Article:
The following is psuedocode used to shuffle the contents of an array $A$ of length $n$. As a subroutine for shuffle, there is a call to Random$(m)$ which takes $O(m^2)$ time for an input $m$. Determine the runtime of the following algorithms.

Algorithm 1:

function Shuffle(A)
Split A into two equal pieces A, and B (this takes constant time) 
A = Shuffle(A)
B = Shuffle(B)
for i = 0 to len(A)/2 − 1:
        for j = 0 to i − 1 do:
            B[j] = B[j] − A[i] + Random(10) 
            A[i] = A[j] − B[i] + Random(10)
B = Shuffle(B)
A = Shuffle(A)
Combine A = A + B (this takes constant time) 
return A

Algorithm 2:

function Shuffle1(A)
for i = 0 to len(A) − 1:
    for j = 0 to i − 1:
        for k = 0 to j − 1:
            A[k] = A[k] + A[j] + A[i] + Random(m) 
return A

After a good amount of work, I believe that the runtime for Shuffle1$(A)$ to be $O(n^3 \cdot m^2)$ as there are three nested loops. In the innermost loop, the algorithm does the constant time array access and $O(m^2)$ work done. But, I am not quite sure. I am having difficulty tackling the runtime of Shuffle(A). Should I be using the Master Theorem in any way? Any advice and help would be greatly appreciated!

  • $\begingroup$ What does Shuffle([a]) (one element) do? $\endgroup$ – ttnick Jan 19 at 11:09
  • 2
    $\begingroup$ Why did you vandalize your own post? $\endgroup$ – Dannyu NDos Jan 22 at 21:19
  • 1
    $\begingroup$ Please do not delete your question once you have received a helpful reply. Instead, consider accepting an answer that has been useful. Be aware that people are answering your question not only to help you, but also to help future visitors with similar questions. $\endgroup$ – Discrete lizard Jan 22 at 21:49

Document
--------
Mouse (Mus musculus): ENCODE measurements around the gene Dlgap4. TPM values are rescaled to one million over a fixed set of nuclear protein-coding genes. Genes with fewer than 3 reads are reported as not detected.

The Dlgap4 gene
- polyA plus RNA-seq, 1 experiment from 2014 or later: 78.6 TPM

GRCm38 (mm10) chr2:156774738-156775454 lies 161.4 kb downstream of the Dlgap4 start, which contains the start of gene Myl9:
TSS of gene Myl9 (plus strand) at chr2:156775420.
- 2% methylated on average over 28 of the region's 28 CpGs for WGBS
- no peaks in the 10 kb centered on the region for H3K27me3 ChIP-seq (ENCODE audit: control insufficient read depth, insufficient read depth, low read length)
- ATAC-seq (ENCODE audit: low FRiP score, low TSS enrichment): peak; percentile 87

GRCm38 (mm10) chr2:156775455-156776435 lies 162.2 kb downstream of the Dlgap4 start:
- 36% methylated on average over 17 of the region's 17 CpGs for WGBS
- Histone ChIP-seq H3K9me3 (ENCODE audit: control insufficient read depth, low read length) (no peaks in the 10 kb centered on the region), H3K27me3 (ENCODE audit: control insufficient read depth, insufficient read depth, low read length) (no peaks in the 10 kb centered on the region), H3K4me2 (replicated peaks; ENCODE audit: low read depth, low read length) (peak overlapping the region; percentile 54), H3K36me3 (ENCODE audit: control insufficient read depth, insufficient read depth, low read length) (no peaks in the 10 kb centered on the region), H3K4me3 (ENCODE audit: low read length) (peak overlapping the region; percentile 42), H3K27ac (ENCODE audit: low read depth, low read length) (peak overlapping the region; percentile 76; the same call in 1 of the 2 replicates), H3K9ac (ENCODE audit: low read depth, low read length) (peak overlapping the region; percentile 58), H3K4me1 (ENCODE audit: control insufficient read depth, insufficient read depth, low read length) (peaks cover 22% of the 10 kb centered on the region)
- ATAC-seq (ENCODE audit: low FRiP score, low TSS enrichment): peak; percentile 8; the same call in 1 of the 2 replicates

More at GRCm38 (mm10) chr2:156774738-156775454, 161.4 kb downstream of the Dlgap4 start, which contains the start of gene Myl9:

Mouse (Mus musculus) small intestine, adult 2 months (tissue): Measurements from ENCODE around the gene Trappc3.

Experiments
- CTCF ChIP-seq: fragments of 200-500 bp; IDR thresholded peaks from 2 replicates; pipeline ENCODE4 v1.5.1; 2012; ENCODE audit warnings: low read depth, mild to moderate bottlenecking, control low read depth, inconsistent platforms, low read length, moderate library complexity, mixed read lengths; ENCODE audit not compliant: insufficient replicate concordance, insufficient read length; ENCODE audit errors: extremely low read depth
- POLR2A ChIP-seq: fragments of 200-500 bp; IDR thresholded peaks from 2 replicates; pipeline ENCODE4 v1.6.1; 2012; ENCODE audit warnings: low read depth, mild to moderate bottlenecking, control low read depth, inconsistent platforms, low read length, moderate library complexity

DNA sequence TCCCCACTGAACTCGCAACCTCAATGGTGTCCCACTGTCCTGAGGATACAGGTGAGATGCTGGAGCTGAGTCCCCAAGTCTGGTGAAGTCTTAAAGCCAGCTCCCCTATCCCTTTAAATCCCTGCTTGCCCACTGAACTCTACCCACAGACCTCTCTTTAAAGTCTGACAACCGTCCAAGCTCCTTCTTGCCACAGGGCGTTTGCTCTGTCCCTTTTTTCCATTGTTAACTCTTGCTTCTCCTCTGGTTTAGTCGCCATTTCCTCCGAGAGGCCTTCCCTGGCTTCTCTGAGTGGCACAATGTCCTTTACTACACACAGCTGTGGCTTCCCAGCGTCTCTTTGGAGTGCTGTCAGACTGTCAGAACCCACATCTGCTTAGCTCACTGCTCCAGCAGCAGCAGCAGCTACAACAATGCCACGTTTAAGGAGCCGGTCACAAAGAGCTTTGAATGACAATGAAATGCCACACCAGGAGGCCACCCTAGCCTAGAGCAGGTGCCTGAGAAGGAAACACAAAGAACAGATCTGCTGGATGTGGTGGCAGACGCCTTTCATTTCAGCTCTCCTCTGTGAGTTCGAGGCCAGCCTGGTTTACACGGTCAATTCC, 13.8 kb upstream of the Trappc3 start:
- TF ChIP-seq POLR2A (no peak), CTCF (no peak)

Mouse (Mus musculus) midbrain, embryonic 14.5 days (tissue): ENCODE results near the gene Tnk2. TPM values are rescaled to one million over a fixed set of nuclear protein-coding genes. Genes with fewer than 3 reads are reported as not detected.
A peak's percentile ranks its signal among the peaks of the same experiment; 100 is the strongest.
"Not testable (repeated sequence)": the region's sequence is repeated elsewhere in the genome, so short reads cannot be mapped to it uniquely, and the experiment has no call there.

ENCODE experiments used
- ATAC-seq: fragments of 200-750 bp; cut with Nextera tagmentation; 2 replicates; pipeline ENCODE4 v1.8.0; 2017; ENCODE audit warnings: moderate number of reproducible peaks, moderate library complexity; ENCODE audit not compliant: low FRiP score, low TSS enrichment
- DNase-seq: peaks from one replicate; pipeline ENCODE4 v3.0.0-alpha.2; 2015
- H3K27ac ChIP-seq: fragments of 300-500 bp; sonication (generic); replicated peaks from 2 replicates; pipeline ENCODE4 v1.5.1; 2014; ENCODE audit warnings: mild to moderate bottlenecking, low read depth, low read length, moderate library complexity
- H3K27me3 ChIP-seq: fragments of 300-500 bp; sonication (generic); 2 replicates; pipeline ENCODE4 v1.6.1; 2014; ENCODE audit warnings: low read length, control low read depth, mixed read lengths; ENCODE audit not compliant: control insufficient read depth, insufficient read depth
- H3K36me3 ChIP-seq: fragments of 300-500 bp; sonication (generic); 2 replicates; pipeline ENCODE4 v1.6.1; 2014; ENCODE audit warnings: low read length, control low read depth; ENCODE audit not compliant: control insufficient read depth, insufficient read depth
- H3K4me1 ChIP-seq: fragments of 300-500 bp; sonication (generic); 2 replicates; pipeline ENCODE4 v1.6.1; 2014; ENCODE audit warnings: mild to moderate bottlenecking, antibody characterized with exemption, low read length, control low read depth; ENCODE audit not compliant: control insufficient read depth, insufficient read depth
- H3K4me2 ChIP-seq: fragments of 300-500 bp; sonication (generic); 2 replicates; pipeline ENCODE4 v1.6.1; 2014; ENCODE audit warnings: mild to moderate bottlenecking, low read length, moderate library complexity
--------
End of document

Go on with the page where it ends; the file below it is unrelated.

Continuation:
• $\begingroup$ Please do let a previous answerer know whenever you make a significant logical change to your question. Otherwise, other folks would learn the wrong concepts and might even downvote the previous answer. $\endgroup$ – Inuyasha Yagami Jan 24 at 7:20

You are right about the running time of the second algorithm, i.e., Shuffle1$(A)$. Its running time is indeed $O(n^{3} \cdot m^2)$.

To analyze the running time of the first algorithm, i.e., Shuffle$(A)$, you can formulate the recurrence relation as follows:

$$T(n) = 4 \cdot T(n/2) + O(n^2)$$

Note that, Random(10) takes time $O(10^2) = O(1)$.

You can indeed solve this recurrence using the Master Theorem. The theorem gives $T(n) = O(n^{2} \log n)$ by applying Case $2$ of the theorem.

You can also solve the recurrence by the expansion method as described below:

$$ \begin{align} T(n) &= 4 \cdot T(n/2) + O(n^{2}) \\ &= 4 \cdot (4 \cdot T(n/4) + O(n^{2}/4)) + O(n^{2}) \\ &= 4^{3} \cdot T(n/8) + 4^{2} \cdot O(n/4^{2}) + 4 \cdot O(n^{2}/4) + O(n^{2}) \\ & \quad \, \textrm{... on further expansion we get the following relation} \\ &= 4^{t} \cdot T(n/2^{t}) + \sum_{i = 0}^{t} 4^{i} \cdot O(n^{2}/4^{i}) \\ \end{align} $$ When $t = \log n$, the value $T(n/2^{t})$ becomes $T(1)$. I am assuming that $T(1) = 1$ for the base case of your algorithm. (ttnick is asking the same question in the comment section also). Based on this assumption, we get the following relation:

$$T(n) = (4)^{\log n} \cdot 1 + \sum_{i = 1}^{\log n} O(n^{2}) = n^{2} + \sum_{i = 1}^{\log n} O(n^{2}) = O(n^2 \log n)$$.


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